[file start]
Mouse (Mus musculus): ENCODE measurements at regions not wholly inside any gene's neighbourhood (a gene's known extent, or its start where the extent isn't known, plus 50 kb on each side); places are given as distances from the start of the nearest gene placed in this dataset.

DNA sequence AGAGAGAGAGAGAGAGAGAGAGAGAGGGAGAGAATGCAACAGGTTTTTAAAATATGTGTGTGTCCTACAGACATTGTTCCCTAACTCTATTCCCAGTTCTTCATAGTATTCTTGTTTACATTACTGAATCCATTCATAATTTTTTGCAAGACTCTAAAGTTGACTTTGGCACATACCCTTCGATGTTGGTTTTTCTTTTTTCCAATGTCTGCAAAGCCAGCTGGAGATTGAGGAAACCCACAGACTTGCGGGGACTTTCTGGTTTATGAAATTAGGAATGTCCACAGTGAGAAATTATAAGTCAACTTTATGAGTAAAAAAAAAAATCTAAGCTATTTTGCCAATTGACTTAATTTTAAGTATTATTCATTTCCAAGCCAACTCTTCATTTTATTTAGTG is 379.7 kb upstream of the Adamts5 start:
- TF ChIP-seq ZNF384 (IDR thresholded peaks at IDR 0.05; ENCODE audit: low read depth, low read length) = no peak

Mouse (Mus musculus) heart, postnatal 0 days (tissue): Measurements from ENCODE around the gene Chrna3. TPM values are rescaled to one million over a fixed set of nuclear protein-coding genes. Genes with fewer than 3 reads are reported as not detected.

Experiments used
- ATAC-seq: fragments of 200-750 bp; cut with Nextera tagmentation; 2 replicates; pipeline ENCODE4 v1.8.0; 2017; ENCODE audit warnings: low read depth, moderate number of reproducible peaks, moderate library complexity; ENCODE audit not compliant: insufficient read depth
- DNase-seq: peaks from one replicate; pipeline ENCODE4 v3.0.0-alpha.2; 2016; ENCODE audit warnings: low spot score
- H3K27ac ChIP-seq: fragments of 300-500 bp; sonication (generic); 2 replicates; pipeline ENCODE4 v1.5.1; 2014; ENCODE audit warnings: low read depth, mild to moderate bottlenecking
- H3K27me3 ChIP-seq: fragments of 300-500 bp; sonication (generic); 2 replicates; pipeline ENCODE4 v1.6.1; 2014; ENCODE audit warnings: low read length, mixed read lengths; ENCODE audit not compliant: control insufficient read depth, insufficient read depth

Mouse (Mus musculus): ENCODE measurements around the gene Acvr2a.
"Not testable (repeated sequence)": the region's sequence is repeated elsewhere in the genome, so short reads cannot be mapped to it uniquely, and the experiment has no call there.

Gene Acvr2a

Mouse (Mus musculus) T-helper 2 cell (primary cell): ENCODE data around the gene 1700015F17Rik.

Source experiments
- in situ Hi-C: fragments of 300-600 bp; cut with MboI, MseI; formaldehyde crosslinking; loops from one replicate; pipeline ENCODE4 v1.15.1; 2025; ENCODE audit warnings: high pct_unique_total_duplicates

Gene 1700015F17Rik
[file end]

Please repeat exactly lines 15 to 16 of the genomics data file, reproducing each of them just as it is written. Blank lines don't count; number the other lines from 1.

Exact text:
- in situ Hi-C: fragments of 300-600 bp; cut with MboI, MseI; formaldehyde crosslinking; loops from one replicate; pipeline ENCODE4 v1.15.1; 2025; ENCODE audit warnings: high pct_unique_total_duplicates

Gene 1700015F17Rik